36. Defendants have violated the ADA by discriminating against Christman in the full and equal enjoyment of the goods, services, facilities, privileges, advantages, or accommodations of Ice Castle Arena in that the newly designed and constructed arena is not "readily accessible to and usable by individuals with disabilities" as required by 42 U.S.C. § 12183(a)(1) and 28 C.F.R. § 36.401(a)(1). As discussed below, the arena is not "readily accessible to and usable by individuals with disabilities" in that (a) it does not provide wheelchair users with an accessible route from the parking lot to the Ice Castle Arena that coincides to the maximum extent feasible with the route taken by the general public and/or by failing to locate the handicapped parking spaces on the shortest route from adjacent parking to an accessible building; (b) it has doorways to the elevator lobby that do not comply with the minimum required space for a clear opening; (c)) the elevator and the balcony area are not on an "accessible route;" and (d) there are no wheelchair areas that are an integral part of the fixed seating.

37. As previously noted, newly designed and constructed facilities must provide wheelchair users with an accessible route from the accessible parking lot to the accessible building entrance that coincides to the maximum extent feasible with the route for the general public. See Standard 4.3.2(2). Defendants are in violation of this requirement.

In order to access the ice rinks, the general public enters through the main entrance to Ice Castle Arena and does so in a relatively straight-line fashion from the parking lot. The general public does not have to zig-zag or backtrack their way as wheelchair users must do. From the restricted handicapped parking area, wheelchair users must cross the two-lane driveway on a diagonal and/or in a direction away from the main entrance only to be required to double back towards the main entrance after using the wheelchair ramp. According to plaintiff's expert, whose testimony the Court found to be credible and unrebutted, it is clearly feasible to make a curb cut or install a wheelchair ramp directly across from the current location of the handicapped parking, and to paint hash marks on the pavement to keep the area clear of parked cars, so as to allow wheelchair users to have a route to the main entrance that coincides with the route for the general public.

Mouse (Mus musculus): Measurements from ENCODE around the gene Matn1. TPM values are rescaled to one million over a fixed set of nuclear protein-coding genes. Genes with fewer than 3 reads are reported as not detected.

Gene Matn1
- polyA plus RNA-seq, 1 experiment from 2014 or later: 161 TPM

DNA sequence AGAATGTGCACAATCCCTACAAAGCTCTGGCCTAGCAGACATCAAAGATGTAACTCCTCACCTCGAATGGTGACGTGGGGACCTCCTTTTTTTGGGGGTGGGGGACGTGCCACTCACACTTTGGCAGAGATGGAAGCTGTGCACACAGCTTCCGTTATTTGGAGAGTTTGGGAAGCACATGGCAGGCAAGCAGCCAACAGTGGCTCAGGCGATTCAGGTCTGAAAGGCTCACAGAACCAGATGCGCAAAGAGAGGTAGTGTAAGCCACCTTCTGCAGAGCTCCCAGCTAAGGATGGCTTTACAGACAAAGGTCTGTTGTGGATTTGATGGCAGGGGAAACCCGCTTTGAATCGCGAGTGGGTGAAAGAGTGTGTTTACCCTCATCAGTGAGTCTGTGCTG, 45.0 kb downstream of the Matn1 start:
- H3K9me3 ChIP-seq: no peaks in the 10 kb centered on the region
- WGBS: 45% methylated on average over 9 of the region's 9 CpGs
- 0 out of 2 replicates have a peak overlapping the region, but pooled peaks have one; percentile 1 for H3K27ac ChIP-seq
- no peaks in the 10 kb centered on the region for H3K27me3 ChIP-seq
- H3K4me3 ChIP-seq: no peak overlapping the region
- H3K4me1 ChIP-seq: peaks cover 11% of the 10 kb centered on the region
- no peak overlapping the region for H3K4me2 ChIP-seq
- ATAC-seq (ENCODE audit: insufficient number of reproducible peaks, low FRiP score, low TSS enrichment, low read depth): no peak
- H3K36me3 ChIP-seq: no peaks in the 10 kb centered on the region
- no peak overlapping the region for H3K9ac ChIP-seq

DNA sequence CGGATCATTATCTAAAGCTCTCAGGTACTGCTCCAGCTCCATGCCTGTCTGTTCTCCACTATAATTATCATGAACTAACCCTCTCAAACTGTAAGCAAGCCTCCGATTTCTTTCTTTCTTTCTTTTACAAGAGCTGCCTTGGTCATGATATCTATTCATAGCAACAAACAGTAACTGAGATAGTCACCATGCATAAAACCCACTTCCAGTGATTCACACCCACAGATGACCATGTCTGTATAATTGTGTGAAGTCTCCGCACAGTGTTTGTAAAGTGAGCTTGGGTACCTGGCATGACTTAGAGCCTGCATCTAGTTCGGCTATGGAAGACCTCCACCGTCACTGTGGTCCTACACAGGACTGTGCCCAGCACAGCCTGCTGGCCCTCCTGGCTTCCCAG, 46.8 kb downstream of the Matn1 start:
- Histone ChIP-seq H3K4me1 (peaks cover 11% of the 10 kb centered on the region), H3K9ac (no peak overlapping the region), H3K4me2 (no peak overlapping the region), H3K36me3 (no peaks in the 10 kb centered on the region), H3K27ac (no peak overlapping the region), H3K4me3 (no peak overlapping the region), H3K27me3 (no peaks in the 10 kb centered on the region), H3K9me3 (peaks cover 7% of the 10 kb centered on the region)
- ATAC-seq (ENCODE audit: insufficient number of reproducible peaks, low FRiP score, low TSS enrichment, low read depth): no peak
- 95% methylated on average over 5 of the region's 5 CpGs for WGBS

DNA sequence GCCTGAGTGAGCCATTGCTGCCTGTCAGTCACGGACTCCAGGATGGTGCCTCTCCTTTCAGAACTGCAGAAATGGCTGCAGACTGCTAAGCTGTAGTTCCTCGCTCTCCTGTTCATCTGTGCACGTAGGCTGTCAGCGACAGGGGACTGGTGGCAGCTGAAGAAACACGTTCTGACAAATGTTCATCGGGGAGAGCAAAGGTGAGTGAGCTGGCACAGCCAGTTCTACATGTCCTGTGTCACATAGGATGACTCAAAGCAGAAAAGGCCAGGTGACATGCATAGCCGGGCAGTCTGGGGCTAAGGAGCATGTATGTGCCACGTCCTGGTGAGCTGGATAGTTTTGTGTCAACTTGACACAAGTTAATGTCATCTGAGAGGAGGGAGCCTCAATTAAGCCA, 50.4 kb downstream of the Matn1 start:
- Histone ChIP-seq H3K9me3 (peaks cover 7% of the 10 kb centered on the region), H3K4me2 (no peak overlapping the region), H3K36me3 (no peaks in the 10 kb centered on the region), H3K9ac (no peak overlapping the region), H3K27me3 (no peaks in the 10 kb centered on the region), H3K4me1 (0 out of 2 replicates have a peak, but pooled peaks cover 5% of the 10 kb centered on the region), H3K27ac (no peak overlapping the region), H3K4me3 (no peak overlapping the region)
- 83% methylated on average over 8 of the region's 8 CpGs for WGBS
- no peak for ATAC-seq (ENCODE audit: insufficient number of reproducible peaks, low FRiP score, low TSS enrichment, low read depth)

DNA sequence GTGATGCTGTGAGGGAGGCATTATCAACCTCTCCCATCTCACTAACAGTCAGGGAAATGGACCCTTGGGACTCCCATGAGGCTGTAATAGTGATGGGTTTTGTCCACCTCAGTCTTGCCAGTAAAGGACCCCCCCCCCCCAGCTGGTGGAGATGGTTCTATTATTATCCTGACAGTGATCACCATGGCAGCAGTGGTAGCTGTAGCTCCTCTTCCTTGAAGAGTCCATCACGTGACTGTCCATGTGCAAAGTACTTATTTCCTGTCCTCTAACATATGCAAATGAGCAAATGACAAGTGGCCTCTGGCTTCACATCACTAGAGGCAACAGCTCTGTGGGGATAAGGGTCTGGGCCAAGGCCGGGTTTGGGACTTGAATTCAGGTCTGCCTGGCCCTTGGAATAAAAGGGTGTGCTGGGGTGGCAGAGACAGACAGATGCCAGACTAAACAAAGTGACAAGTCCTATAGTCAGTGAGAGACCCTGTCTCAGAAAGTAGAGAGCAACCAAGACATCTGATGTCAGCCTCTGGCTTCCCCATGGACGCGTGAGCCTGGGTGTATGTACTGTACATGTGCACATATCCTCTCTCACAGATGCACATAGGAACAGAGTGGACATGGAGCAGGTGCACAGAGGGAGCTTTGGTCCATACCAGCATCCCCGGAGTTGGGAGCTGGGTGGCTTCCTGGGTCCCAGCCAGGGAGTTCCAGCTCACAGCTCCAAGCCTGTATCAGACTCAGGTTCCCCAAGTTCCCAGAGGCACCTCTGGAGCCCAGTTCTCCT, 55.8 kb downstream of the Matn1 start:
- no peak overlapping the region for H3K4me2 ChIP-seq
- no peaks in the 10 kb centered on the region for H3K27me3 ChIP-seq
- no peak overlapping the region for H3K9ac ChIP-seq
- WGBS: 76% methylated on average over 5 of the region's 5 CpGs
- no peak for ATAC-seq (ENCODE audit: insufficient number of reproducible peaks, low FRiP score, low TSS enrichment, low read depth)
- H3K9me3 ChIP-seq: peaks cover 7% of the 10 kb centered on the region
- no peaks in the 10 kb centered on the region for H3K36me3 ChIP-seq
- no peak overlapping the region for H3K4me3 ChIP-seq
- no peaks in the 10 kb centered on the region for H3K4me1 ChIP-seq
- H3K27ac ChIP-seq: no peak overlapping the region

Alternatively, defendants could easily relocate the handicapped parking to the area initially utilized, i.e., to the left of (when facing) the main entrance, alongside the two existing wheelchair ramps, which would eliminate the zig-zag or doubling back route and which would provide a route to the main entrance that coincides to the maximum extent feasible with the route for the general public.

While there is another exterior door through which patrons of Ice Castle Arena might enter, i.e., the door leading to the health club, the evidence demonstrated that most patrons use the main entrance. Hence, any route from the parking lot through this other exterior door would not coincide to the maximum extent feasible with the route for the general public. As well, this other entrance would not be located on the shortest route from adjacent handicapped parking as required by Standard 4.6.2.

38. Moreover, in order to access the ice rinks from the exterior doorway to the left of the main entrance, a wheelchair patron encounters two doors that have less than the requisite 32 inches of clear, i.e., unobstructed, opening space, as measured between the face of the door and the opposite stop when open 90 degrees, see Standard 4.13.5, due to the fact that the door hardware, referred to as "panic" hardware, protrudes into and thus, decreases the required minimum clear opening, see Standard 4.2.1, by several inches. Therefore, both the exterior door and an interior door do not meet the required minimum clearance to allow a wheelchair user to enter unimpeded.

The defendants would have the Court find these doors to be in compliance by measuring from the face of the doors, without accounting for the fact that the panic hardware decreases the clear space by several inches. The panic hardware runs along virtually the entire width of the door itself at a point a little less than half the height of the door, see Exhibits 4h and 4i, and plaintiff testified that this hardware makes it difficult to negotiate through the doorway. Defendants point to Figure 24, referenced in Standard 4.13.5 (Clear Width), which shows the area to be measured, i.e., from the face of the door to the opposite stop. However, Figure 24 is not persuasive since it shows a simple handle type of door opening hardware at the far end of the door, i.e., hardware that does not protrude into what is supposed to be clear space and does not reduce the clear width space by several inches. Moreover, the unrebutted expert testimony established that the Standards require the clear opening to account for any panic hardware. Accordingly, these two doors are in violation of the requirements of the ADA.